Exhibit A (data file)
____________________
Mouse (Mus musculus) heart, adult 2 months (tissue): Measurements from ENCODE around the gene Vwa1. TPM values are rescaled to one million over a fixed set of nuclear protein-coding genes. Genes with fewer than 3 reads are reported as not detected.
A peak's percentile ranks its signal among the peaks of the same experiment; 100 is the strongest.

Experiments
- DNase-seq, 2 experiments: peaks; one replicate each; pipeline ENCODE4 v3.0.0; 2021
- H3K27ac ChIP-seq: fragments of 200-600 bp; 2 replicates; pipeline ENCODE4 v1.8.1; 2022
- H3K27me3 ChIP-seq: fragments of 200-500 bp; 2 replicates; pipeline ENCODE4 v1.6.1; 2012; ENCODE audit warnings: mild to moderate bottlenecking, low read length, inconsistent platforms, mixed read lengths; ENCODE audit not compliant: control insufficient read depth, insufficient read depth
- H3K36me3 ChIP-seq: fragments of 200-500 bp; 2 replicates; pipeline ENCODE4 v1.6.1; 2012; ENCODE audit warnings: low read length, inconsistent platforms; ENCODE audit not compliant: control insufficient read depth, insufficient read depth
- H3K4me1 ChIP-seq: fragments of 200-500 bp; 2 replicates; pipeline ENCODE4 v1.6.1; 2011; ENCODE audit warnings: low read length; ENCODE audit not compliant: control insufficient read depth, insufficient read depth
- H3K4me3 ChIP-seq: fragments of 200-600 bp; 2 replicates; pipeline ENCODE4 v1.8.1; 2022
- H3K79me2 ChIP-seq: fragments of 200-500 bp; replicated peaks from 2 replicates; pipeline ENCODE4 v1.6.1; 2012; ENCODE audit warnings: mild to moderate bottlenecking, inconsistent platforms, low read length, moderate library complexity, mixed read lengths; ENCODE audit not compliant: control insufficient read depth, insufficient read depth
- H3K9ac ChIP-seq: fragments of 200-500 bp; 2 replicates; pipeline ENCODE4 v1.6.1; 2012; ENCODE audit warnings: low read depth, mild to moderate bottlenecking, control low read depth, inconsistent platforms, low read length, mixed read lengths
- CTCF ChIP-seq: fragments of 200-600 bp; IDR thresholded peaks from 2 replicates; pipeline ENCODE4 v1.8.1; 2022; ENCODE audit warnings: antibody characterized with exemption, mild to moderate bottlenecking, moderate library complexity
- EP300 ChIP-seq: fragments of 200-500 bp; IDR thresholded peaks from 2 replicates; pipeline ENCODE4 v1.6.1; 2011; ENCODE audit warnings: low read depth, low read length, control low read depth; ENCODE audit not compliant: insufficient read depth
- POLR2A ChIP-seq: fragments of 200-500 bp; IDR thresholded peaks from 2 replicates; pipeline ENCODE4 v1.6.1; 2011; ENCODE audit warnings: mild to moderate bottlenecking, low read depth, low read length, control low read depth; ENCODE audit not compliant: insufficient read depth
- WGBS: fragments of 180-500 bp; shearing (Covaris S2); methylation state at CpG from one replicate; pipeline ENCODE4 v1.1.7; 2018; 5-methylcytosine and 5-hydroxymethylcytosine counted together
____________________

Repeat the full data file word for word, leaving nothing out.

Mouse (Mus musculus) heart, adult 2 months (tissue): Measurements from ENCODE around the gene Vwa1. TPM values are rescaled to one million over a fixed set of nuclear protein-coding genes. Genes with fewer than 3 reads are reported as not detected.
A peak's percentile ranks its signal among the peaks of the same experiment; 100 is the strongest.

Experiments
- DNase-seq, 2 experiments: peaks; one replicate each; pipeline ENCODE4 v3.0.0; 2021
- H3K27ac ChIP-seq: fragments of 200-600 bp; 2 replicates; pipeline ENCODE4 v1.8.1; 2022
- H3K27me3 ChIP-seq: fragments of 200-500 bp; 2 replicates; pipeline ENCODE4 v1.6.1; 2012; ENCODE audit warnings: mild to moderate bottlenecking, low read length, inconsistent platforms, mixed read lengths; ENCODE audit not compliant: control insufficient read depth, insufficient read depth
- H3K36me3 ChIP-seq: fragments of 200-500 bp; 2 replicates; pipeline ENCODE4 v1.6.1; 2012; ENCODE audit warnings: low read length, inconsistent platforms; ENCODE audit not compliant: control insufficient read depth, insufficient read depth
- H3K4me1 ChIP-seq: fragments of 200-500 bp; 2 replicates; pipeline ENCODE4 v1.6.1; 2011; ENCODE audit warnings: low read length; ENCODE audit not compliant: control insufficient read depth, insufficient read depth
- H3K4me3 ChIP-seq: fragments of 200-600 bp; 2 replicates; pipeline ENCODE4 v1.8.1; 2022
- H3K79me2 ChIP-seq: fragments of 200-500 bp; replicated peaks from 2 replicates; pipeline ENCODE4 v1.6.1; 2012; ENCODE audit warnings: mild to moderate bottlenecking, inconsistent platforms, low read length, moderate library complexity, mixed read lengths; ENCODE audit not compliant: control insufficient read depth, insufficient read depth
- H3K9ac ChIP-seq: fragments of 200-500 bp; 2 replicates; pipeline ENCODE4 v1.6.1; 2012; ENCODE audit warnings: low read depth, mild to moderate bottlenecking, control low read depth, inconsistent platforms, low read length, mixed read lengths
- CTCF ChIP-seq: fragments of 200-600 bp; IDR thresholded peaks from 2 replicates; pipeline ENCODE4 v1.8.1; 2022; ENCODE audit warnings: antibody characterized with exemption, mild to moderate bottlenecking, moderate library complexity
- EP300 ChIP-seq: fragments of 200-500 bp; IDR thresholded peaks from 2 replicates; pipeline ENCODE4 v1.6.1; 2011; ENCODE audit warnings: low read depth, low read length, control low read depth; ENCODE audit not compliant: insufficient read depth
- POLR2A ChIP-seq: fragments of 200-500 bp; IDR thresholded peaks from 2 replicates; pipeline ENCODE4 v1.6.1; 2011; ENCODE audit warnings: mild to moderate bottlenecking, low read depth, low read length, control low read depth; ENCODE audit not compliant: insufficient read depth
- WGBS: fragments of 180-500 bp; shearing (Covaris S2); methylation state at CpG from one replicate; pipeline ENCODE4 v1.1.7; 2018; 5-methylcytosine and 5-hydroxymethylcytosine counted together